One thing I did appreciate is that the Nazis were humanized. It may be strange to wish humanization for Nazis, but I feel it important in the fact that these were humans who committed these horrors and atrocities. We must not forget that all it takes is humans to be so cruel to each other. In fact, with the push into using machines, robots, and enhanced humans, there is the active decision to give part of their humanity up in order to achieve their goals. There is horror to be found in complacency with the status quo that robs others of their humanity.

In particular, the second nemesis B.J. faces is Frau Engel, a woman who runs the concentration camp that B.J. visits. Her first encounter with B.J. is on a train onto which he has smuggled, where she tests whether he is an undesirable by playing a game where the player has to choose a card that best illustrates a word or concept she throws out (sexy, etc.). The trick is that he can’t be an undesirable, because otherwise he would attempt to take the gun that was laying on the table and shoot her (the conceit being that undesirables have no hope, and that they would be pushed to desperation).

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Later, in the concentration camp, it is possible to overhear her talking with her effete male lover that she gets to have her fun now: she raised her children for the empire. Her selfishness fits in well with the sadistic character who shows people old vacation and war photos to see if they crack under the strain of her eye that can ferret out impurities. In fact, her lover, Bubi, seems to have a certain effete affectation to contrast with her more domineering attitude. I could never quite tell if the game what the game wanted me to think of him, where his lover, Engel, was clearly supposed to be an antagonist. She is far more present, and far more a danger to B.J., coming back even after having her lower face crushed by one of the robots she uses to control the concentration camp.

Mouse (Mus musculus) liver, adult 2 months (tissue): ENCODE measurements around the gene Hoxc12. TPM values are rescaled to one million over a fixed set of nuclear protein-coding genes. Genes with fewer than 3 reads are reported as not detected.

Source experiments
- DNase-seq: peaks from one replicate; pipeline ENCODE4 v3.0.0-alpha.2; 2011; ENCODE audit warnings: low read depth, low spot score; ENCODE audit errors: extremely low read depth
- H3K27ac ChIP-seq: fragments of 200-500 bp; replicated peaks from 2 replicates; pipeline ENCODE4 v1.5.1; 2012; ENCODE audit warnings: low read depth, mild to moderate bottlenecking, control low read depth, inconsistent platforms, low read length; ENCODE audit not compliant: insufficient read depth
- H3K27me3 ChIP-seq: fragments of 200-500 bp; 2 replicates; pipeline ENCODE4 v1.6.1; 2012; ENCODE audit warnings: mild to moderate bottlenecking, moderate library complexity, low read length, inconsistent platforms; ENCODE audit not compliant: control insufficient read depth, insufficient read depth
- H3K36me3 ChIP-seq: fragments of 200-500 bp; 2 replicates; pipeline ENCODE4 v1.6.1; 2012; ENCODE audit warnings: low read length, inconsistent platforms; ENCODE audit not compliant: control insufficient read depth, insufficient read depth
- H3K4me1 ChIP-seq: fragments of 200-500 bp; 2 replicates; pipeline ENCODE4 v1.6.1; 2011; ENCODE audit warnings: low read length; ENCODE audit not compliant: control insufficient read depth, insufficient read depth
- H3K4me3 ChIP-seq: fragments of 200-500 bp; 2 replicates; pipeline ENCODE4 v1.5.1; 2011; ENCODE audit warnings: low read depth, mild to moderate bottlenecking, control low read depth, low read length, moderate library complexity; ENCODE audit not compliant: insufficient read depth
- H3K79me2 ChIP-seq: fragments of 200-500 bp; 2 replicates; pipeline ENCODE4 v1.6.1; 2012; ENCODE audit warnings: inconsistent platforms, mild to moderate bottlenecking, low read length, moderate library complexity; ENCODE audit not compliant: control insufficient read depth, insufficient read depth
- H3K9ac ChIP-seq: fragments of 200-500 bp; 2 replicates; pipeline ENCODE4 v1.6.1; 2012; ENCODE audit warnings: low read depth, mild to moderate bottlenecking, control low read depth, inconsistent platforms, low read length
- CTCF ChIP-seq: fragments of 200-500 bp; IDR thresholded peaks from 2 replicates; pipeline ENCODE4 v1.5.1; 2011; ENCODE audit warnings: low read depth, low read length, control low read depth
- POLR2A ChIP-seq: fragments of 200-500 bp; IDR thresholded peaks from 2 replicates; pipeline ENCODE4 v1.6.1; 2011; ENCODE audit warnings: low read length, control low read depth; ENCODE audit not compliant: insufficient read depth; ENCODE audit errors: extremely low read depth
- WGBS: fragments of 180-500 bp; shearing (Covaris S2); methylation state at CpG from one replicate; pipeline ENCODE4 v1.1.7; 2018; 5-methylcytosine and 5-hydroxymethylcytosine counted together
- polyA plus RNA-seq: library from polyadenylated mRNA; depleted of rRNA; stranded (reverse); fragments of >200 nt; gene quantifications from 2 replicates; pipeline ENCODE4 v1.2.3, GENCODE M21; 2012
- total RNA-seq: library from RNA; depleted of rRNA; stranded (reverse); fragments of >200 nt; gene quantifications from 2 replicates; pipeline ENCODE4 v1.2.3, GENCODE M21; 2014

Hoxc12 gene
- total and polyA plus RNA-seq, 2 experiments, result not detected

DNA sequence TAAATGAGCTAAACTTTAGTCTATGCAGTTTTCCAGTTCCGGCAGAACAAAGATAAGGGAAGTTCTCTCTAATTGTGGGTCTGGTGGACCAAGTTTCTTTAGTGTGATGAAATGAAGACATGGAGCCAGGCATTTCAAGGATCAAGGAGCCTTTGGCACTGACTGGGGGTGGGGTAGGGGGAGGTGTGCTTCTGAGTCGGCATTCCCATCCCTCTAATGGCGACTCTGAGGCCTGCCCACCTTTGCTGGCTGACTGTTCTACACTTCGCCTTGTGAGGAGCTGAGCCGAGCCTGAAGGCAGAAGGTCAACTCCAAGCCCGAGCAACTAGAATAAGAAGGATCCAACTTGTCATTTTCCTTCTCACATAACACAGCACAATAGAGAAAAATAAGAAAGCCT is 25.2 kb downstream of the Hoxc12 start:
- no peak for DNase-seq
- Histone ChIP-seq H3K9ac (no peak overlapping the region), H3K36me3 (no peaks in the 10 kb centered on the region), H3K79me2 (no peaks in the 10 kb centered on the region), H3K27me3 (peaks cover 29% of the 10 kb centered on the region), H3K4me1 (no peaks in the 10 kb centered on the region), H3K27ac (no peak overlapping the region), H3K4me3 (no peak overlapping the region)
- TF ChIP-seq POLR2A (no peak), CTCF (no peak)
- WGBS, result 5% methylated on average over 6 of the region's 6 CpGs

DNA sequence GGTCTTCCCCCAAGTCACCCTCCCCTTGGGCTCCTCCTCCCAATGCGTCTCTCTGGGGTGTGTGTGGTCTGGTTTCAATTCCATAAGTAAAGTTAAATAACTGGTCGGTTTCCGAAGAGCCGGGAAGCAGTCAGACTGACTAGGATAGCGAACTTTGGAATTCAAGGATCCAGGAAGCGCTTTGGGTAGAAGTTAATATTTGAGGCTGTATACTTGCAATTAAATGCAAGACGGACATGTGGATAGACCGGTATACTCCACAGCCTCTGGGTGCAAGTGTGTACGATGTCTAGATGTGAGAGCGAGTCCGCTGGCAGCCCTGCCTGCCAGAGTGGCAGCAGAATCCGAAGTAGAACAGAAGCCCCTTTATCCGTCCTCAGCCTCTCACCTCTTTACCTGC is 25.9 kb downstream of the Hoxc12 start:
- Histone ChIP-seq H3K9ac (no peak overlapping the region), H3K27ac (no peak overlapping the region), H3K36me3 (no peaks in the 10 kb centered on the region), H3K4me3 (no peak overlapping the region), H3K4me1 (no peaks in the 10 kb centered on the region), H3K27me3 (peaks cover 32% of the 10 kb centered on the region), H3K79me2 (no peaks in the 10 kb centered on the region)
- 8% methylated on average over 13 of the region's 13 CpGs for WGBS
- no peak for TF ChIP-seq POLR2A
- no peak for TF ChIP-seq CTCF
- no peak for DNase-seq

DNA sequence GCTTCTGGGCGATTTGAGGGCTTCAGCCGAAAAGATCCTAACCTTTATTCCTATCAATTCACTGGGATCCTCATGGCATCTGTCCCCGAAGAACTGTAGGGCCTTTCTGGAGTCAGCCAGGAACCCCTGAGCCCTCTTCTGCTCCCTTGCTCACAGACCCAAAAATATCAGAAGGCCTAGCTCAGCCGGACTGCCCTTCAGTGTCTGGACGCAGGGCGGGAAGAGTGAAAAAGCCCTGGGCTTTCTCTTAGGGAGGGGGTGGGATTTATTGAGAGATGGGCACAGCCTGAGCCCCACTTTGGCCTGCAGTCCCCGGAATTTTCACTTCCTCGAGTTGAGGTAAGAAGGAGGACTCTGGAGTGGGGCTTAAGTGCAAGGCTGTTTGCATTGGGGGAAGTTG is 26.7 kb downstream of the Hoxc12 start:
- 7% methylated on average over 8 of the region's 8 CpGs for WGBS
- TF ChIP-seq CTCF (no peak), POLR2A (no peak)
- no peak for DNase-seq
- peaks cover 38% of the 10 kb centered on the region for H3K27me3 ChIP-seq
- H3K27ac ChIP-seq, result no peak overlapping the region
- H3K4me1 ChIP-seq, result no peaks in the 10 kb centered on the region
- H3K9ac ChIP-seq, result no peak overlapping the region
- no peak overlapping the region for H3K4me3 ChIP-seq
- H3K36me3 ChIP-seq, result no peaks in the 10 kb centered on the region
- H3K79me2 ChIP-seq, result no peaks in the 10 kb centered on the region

Then, in between chapters, B.J. returns to the rebels’ base. For the most part, these characters are distinct for the fact that they are outcasts in some fashion or another, banded against the system that would likely be rid of them anyway. One of these rebels is J, who seems to be this alternate timeline’s Jimi Hendrix: a black man who plays guitar left-handed and infuses the game and B.J’s reality with some psychedelics.

When B.J. asks why J doesn’t fight, J points out that the US was not much better. That the America B.J. fought for, the freedom he thinks he stands for, is all based on his privilege. Were he black, he would not likely have the same views.

This aligns well with the fact that Deathshead, the main antagonist, accuses BJ of just slaughtering Germans indiscriminately, and not being any better than the injustice against which is supposedly fighting. This argument does not work as well for me, as the Germans are not quite characters in and of themselves; the sense of a family life is hinted at, but almost every interaction is with a soldier, who yells out the same barks in German, and who must ultimately be seen as nothing more than an obstacle. Still, it does bring to light the fact that there is no black and white in this particular version of the world either.